Rejected: moving forward

Included in the Anna archives that I’ve uncovered while packing–my rejection file. The bulk of these are between 2000 and 2007. After that I got an agent who buffered my rejections through emails. Then I got another agent. More emails. More rejections. I’m working with a third agent now.

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In between agents, I studied and wrote for my MFA. I just read through my packet letters from the pull-no-punches Margaret Bechard. She does not mince words and had some tough love for me about how I needed to stop holding onto old drafts in my revisions, slow down, inhabit characters more deeply, take risks, and not write so sparse when it came to setting and emotion. In reaction, I wrote WOW and ­čś× in the margins a lot.┬áThat was 2010.

Now it’s 2018. Life has gotten in the way a lot. Or from a different lens, I’ve gotten a lot of new material along the way. Some of the diversions I relished; raising two beautiful young men tops that list. Some of the diversions I needed for economic and intellectual reasons. Others, I think I created because of my fear of my own art. It’s hard to be vulnerable to the deepest parts of ourselves that appear between the lines of the stories we write.

Now I face a new diversion that probably checks all of those boxes (family, growth, money, fear). A move to NYC, a job in publishing (I hope), and new stories. Moving forward.

De-crap-ifying

Step 1: identify that something no longer brings me joy

Step 2: think that I can get money from selling it

Step 3: post it online, bring it to a reseller, put it on my lawn with a price

Step 4: frustrated, realize that it isn’t worth anything

Step 5: bring it Goodwill

Step 6: relief and freedom that I have less

Repeat.

Remembering Paul Burgett

The thing about the ones we love is that we tend to think that there’s more time. That there will be a tomorrow. That we can make that call another time.

Just now, I found out that University of Rochester Vice President Paul Burgett, (Dean of Students when I attended) passed away. And while Dean Burgett was not a family member by blood, he held that place in my heart.

Like most U of R students, my first interaction with Dean Burgett was when he taught my freshmen class the alma mater at our orientation. He had attended the music college at U of R, Eastman School. His rich baritone anchored us to the fields beside the Genessee River and connected us with the history of the place. A place where Frederick Douglass and Susan B. Anthony were both celebrated. Even though he was an administrator, he taught an African-American music history class.┬áHe told us then that he’d intentionally set up his office in the student center so that he’d be available to us any time.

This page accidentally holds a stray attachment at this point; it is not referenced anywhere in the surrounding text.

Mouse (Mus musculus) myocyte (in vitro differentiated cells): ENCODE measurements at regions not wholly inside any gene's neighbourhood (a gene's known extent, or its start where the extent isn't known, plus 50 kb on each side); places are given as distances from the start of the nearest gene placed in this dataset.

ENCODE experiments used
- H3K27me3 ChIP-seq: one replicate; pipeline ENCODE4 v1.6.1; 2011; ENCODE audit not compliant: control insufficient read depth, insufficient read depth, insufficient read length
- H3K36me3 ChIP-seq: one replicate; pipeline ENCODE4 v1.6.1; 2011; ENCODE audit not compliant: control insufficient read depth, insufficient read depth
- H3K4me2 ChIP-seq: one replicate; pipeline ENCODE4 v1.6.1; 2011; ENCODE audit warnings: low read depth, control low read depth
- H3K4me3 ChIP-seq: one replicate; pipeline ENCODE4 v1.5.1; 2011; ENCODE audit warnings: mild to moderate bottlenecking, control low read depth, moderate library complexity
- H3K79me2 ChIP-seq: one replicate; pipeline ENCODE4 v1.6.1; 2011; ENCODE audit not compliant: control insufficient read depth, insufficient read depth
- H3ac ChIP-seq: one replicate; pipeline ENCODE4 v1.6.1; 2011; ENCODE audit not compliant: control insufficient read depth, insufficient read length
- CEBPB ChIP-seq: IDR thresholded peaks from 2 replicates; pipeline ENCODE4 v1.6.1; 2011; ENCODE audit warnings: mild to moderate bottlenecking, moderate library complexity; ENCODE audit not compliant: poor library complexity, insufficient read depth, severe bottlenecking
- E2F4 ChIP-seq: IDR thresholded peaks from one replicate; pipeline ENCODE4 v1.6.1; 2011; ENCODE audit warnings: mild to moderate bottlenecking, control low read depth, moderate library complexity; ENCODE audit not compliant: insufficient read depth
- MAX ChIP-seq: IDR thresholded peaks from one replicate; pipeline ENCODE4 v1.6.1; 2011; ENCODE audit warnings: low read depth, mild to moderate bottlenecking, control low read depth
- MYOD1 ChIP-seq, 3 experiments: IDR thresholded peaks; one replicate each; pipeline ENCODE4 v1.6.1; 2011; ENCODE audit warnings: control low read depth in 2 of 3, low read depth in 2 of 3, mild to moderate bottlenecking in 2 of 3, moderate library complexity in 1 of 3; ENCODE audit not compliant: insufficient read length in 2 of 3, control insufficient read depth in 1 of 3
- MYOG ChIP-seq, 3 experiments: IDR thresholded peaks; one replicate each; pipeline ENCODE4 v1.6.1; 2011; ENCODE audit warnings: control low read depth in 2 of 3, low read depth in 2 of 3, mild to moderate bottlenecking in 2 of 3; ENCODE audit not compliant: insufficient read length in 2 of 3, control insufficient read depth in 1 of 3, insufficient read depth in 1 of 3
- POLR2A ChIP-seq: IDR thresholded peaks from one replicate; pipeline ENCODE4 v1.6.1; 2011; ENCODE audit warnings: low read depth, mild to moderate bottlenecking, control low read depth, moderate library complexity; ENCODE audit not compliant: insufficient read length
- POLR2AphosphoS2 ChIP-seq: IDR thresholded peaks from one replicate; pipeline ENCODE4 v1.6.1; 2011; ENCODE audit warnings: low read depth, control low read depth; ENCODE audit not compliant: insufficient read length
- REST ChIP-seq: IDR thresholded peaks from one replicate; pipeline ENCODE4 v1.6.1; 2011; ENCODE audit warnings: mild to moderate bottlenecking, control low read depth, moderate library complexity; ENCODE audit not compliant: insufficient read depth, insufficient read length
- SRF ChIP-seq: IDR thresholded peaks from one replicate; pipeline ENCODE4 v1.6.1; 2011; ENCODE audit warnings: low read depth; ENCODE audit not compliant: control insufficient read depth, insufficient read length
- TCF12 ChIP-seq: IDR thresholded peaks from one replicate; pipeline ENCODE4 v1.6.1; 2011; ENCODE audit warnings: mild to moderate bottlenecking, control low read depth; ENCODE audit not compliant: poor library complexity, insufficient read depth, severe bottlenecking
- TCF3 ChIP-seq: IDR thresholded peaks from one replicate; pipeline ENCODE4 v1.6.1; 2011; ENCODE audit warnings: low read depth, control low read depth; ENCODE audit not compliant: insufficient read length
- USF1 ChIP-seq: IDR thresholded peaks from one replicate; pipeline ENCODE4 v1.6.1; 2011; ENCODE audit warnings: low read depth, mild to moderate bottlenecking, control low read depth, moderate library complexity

I took advantage of his invitation often. (Probably more than he wanted to see me.) I met his assistant Bev, another amazing person, who stood by him throughout his career. Our meetings were just times to chat about music and art and travel. When I made occasional trips to campus, I visited him. When he became Vice President, he changed offices but still made time for students.

He helped me with career choice, wrote recommendations for me, and believed that I would succeed.

Dean Burgett was University of Rochester for me.

Last fall, my son was looking at University of Rochester too. I contacted Dean Burgett again, and, despite his busy schedule, he made time to give Ethan one of his trademark bear-like hugs. U of R wasn’t Ethan’s first choice but he said that if he went, V.P. Burgett would be the main reason.

I never properly thanked Paul for all the time, music, and positive energy he gave to me, gave to others, and gave to an institution he loved. He was a voice for all the students but was especially supportive of the Black Student Union and others. I assumed I might see him at my 25th reunion this fall. Now, I can’t believe I’ll never get one of those hugs again.

Rest in peace, Paul. You left too soon. I had so much to tell you.Dean Burgett.jpg

The University of Rochester has set up a tribute page here.

 

Call for PAL published, mid-list, #kidlit authors

#Kidlit writer/illustrator friends! I took the summer off from blogging for my own WIP and the many transitions happening in my personal world, but great books came out all summer long.

Come September, I’ll be Back-to-School Blogging and would love to focus on your mid-list PB, MG, or YA read that didn’t get enough attention because it was a late spring/summer release. I’d like to post interviews, anatomy-of-an-illustration posts with process drawings, what’s-the-seed-of-your-story posts, and more. Ideally, I’d have enough to post M, W, F throughout September starting 9/5/18. I’ll be prepping these in the next two weeks.

If you are interested in taking part, pitch me your book/post idea with a Facebook message or email. annaeleanorjordan at gmail dot com

VCFA alumni get first dibs so mention that in your note.
If I have space for fall releases I’ll add those in.
SCBWI PAL published books only.